Geographic analysis of published guidebooks and personal diaries on the diversity of city image in the Edo period

paper, specified "short paper"
  1. 1. Chikahiko SUZUKI

    ROIS-DS Center for Open Data in the Humanities

  2. 2. Asanobu KITAMOTO

    ROIS-DS Center for Open Data in the Humanities

Work text
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In Japan, guidebooks became popular during the Edo period (17th to 19th century). The contents of the guidebooks were cited in various genres, such as literature, leading to the spread of a general
Edo (江戸 present-day Tokyo) city image [1]. Even today, the public perception of Edo is based on these images. Many travel diaries written in the Edo period are preserved today, shedding light on personal activities in Edo city. Akio Suzuki enriched the image of Edo by comparing the general image in the guidebooks with the descriptions in some travel diaries [2]. An even broader image of Edo can be reproduced by quantitatively expanding Suzuki’s method. Such an expanded method would be comparable to tourist information from today’s online reviews.

For the aforementioned purpose, apart from increasing the amount of information from publications that form the basis of the city image, we organized and considered various individual activities written in diaries as historical activity records. We integrated the findings of the previous studies that compared some of these recorded activities. Therefore, we proposed a method for structuring the description of the diaries and guidebooks using identifiers. These identifiers helped connect place names that appeared in documents with modern-day geographic information.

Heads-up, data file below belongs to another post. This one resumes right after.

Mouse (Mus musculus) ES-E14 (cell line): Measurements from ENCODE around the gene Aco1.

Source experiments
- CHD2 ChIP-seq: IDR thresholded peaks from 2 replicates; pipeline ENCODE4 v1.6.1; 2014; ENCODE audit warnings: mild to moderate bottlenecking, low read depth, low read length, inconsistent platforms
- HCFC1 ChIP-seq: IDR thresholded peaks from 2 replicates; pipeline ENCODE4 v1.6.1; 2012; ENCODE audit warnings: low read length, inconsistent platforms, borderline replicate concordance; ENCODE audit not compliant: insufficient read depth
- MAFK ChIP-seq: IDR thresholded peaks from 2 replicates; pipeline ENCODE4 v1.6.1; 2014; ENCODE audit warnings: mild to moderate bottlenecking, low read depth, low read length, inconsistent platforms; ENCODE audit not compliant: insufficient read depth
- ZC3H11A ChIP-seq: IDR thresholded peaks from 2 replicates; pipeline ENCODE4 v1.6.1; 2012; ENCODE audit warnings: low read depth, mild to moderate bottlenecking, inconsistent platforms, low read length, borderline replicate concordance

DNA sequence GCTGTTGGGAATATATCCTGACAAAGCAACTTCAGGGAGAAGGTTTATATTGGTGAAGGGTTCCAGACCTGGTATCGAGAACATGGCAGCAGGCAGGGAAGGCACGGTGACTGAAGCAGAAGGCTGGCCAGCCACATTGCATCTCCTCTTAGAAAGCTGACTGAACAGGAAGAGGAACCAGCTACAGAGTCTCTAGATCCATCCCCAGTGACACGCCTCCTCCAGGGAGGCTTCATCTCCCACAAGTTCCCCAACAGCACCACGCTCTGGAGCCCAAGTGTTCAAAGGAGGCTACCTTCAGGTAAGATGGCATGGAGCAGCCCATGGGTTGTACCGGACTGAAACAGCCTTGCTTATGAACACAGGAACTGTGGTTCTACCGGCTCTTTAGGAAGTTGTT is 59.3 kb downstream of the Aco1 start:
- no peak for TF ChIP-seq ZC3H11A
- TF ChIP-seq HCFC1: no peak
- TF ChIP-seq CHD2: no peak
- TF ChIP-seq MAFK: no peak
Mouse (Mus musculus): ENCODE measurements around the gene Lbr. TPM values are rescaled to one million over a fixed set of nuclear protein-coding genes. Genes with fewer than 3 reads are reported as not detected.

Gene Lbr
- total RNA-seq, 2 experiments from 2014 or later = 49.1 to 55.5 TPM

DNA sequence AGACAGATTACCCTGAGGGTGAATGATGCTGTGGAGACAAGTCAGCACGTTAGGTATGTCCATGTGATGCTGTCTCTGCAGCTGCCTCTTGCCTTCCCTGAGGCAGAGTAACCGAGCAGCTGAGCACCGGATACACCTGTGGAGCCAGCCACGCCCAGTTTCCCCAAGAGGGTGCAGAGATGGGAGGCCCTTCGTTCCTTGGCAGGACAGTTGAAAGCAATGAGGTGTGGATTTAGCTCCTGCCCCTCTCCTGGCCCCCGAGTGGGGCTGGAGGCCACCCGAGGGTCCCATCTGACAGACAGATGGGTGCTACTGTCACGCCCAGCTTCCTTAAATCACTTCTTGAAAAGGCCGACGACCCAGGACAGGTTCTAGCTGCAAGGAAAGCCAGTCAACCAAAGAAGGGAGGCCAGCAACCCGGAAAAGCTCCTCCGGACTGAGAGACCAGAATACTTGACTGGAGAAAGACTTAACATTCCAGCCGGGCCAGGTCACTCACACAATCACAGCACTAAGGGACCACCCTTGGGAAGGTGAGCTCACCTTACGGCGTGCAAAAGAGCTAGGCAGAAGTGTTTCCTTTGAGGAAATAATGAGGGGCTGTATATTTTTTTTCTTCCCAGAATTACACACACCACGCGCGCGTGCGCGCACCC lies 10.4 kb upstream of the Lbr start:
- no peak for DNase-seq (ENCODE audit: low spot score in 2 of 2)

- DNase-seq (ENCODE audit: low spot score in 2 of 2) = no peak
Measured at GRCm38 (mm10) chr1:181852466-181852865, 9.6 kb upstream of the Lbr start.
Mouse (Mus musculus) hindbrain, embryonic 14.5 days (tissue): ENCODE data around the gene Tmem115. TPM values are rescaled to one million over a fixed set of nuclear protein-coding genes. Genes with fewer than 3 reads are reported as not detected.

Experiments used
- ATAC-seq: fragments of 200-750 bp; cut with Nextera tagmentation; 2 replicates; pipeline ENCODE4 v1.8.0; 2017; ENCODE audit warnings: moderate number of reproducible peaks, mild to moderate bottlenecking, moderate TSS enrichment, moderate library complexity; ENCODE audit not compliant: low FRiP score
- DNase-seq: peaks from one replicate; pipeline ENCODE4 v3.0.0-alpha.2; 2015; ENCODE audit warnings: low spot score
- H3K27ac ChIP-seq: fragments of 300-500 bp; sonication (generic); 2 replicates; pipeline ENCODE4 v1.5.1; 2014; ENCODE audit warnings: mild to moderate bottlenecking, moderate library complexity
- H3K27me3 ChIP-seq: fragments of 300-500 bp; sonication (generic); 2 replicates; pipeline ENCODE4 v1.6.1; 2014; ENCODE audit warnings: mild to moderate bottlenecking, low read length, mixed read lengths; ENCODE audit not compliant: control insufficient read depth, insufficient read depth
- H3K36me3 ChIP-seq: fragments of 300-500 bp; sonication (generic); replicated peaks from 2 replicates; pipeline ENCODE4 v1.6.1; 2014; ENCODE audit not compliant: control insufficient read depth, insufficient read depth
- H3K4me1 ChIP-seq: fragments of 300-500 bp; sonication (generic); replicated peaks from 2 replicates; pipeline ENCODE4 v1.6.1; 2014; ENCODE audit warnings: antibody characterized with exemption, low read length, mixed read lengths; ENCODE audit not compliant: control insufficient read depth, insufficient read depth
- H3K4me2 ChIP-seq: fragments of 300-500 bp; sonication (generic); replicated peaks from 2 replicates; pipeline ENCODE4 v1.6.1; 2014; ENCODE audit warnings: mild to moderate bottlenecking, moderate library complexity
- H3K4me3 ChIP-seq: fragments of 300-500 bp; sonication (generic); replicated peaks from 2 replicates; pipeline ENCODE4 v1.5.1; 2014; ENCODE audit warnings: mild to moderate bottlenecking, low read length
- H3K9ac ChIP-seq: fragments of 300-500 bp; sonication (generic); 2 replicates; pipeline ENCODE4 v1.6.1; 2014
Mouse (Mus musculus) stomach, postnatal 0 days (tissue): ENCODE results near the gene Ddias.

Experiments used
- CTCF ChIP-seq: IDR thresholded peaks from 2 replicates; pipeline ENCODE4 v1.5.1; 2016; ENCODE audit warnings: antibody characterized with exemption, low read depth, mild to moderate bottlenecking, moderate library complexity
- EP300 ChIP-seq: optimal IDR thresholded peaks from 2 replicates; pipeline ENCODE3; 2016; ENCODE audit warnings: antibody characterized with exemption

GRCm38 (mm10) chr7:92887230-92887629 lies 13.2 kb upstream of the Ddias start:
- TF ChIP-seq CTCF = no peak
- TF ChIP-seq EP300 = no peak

Materials and Tools
As a record of individuals that corresponds to “online reviews,” we selected the diary of three people with different attributes who visited the city of Edo during end of the Edo period [3]:
Hachiro Kiyokawa (清河八郎), a
bushi (武士, literally warrior or
Senkou-In (泉光院), a priest of
Shugen-do (修験道); and Heinrich Schliemann, a German archaeologist who visited Edo after the shogunate opened the country. First, we extracted the date (original Japanese calendar notation), converted Christian era data using HuTime [4], place names, and actions from the diaries of these three people. Second, we linked GeoLOD [5] identifiers to the extracted place names. For the comparison with the extracted description, we used a database of illustrations of guidebooks in the Edo period [6].

GeoLOD is a web service for the registration, management, display, and sharing of geographic information by assigning identifiers (GeoLOD ID) to place names. With GeoLOD, we linked place names appearing in multiple sources with their GeoLOD ID’s latitude and longitude. GeoLOD enables the integration of not only the place names but also various information contained in the original material into the “geospace”, or information space based on geographic information. We then analyze this information on the geospace.
Results and Discussion
Figure 1 visualizes the activities of
Hachiro Kiyokawa in Edo, achieved by linking geographic information with his narrated activities [7]. Furthermore, GeoLOD allowed us to not only link activities and geographic information but also to integrate and compare diary descriptions and information in publications.

Fig.1 Linking